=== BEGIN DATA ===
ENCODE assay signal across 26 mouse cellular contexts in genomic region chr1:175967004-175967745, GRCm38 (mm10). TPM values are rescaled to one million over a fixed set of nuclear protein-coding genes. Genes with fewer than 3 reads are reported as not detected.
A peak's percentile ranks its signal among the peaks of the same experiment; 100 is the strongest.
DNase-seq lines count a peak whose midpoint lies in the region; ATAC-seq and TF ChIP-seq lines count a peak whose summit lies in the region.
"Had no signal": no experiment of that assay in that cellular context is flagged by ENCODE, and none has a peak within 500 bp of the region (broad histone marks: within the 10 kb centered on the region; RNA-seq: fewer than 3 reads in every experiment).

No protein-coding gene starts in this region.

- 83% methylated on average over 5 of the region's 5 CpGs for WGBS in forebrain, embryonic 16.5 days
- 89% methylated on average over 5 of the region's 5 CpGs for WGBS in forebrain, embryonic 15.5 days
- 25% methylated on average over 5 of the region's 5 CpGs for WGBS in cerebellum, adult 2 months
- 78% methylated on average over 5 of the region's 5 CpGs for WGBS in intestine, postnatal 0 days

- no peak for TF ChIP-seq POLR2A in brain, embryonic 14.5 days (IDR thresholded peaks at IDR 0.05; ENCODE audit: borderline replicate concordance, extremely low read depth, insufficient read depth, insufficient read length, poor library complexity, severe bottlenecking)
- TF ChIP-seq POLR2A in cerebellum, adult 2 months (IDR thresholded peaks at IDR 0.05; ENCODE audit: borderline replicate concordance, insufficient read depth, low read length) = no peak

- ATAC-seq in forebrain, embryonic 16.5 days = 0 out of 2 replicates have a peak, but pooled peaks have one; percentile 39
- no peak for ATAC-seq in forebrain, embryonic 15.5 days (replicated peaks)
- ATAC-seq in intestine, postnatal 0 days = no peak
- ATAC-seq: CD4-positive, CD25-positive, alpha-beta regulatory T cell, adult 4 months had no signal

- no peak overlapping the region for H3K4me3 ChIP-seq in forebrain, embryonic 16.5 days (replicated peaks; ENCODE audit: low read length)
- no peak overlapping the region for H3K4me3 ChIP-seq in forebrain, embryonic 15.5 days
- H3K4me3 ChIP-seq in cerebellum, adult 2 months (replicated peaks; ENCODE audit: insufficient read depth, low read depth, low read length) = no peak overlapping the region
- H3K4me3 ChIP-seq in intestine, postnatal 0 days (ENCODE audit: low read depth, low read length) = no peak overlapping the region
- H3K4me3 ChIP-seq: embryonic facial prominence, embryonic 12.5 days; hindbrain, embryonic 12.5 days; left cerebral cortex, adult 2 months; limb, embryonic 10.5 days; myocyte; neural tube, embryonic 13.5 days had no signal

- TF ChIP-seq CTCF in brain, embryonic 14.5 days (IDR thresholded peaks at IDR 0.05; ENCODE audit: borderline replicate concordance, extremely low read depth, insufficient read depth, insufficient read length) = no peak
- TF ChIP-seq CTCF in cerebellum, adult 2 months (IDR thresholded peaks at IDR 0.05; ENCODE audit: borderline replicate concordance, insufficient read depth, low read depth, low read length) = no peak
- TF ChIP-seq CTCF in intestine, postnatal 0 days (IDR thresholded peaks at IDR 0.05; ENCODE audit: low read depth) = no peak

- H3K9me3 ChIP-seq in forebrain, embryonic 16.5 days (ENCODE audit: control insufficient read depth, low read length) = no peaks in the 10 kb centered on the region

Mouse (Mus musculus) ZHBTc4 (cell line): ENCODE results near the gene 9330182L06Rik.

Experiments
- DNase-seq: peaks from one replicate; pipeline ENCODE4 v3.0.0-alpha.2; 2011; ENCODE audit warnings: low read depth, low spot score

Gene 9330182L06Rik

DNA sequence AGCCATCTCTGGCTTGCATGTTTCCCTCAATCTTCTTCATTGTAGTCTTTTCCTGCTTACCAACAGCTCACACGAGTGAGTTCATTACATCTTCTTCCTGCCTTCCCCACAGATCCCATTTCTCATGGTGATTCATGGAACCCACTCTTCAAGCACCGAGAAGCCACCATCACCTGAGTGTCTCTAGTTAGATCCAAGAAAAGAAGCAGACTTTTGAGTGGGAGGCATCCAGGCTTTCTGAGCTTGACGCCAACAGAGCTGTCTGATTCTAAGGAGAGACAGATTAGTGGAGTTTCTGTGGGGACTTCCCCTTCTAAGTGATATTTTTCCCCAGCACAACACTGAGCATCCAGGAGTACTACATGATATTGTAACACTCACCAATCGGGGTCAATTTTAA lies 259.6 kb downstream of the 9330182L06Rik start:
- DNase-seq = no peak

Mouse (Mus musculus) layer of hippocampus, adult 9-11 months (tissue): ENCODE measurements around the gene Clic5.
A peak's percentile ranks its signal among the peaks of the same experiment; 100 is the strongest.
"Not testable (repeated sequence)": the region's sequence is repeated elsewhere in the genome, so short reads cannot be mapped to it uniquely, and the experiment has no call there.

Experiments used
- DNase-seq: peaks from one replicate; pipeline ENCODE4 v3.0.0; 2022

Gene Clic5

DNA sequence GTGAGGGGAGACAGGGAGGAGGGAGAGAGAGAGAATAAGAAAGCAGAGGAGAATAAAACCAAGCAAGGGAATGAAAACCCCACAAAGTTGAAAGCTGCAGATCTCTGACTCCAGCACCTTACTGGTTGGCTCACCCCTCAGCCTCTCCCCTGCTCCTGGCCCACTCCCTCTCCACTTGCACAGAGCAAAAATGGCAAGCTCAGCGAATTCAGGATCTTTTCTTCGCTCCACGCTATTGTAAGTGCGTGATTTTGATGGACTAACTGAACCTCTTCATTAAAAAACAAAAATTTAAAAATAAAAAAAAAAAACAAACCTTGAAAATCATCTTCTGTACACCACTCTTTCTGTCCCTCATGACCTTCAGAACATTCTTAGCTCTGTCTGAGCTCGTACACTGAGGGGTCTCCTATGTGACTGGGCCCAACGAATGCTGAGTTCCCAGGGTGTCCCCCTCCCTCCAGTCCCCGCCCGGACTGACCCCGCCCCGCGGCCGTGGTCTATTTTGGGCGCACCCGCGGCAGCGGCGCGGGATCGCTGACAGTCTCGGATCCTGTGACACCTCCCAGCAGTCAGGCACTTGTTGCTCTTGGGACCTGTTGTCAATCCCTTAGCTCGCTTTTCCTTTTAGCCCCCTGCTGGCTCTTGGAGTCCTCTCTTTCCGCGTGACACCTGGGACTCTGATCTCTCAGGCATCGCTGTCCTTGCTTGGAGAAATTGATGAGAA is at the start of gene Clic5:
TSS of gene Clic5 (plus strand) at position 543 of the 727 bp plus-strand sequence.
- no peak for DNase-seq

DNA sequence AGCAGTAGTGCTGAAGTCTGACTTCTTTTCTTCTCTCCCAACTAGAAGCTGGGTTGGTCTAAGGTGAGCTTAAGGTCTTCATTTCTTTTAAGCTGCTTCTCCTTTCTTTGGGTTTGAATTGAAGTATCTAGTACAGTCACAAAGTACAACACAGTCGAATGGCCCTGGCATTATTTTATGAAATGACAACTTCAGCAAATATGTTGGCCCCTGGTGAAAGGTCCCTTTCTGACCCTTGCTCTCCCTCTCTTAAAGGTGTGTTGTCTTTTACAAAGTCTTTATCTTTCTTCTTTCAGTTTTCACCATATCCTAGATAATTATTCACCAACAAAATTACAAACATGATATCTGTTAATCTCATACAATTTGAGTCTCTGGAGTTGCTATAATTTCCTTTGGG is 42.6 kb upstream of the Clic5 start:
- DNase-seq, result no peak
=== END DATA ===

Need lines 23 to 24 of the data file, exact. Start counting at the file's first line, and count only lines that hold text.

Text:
- TF ChIP-seq CTCF in intestine, postnatal 0 days (IDR thresholded peaks at IDR 0.05; ENCODE audit: low read depth) = no peak

- H3K9me3 ChIP-seq in forebrain, embryonic 16.5 days (ENCODE audit: control insufficient read depth, low read length) = no peaks in the 10 kb centered on the region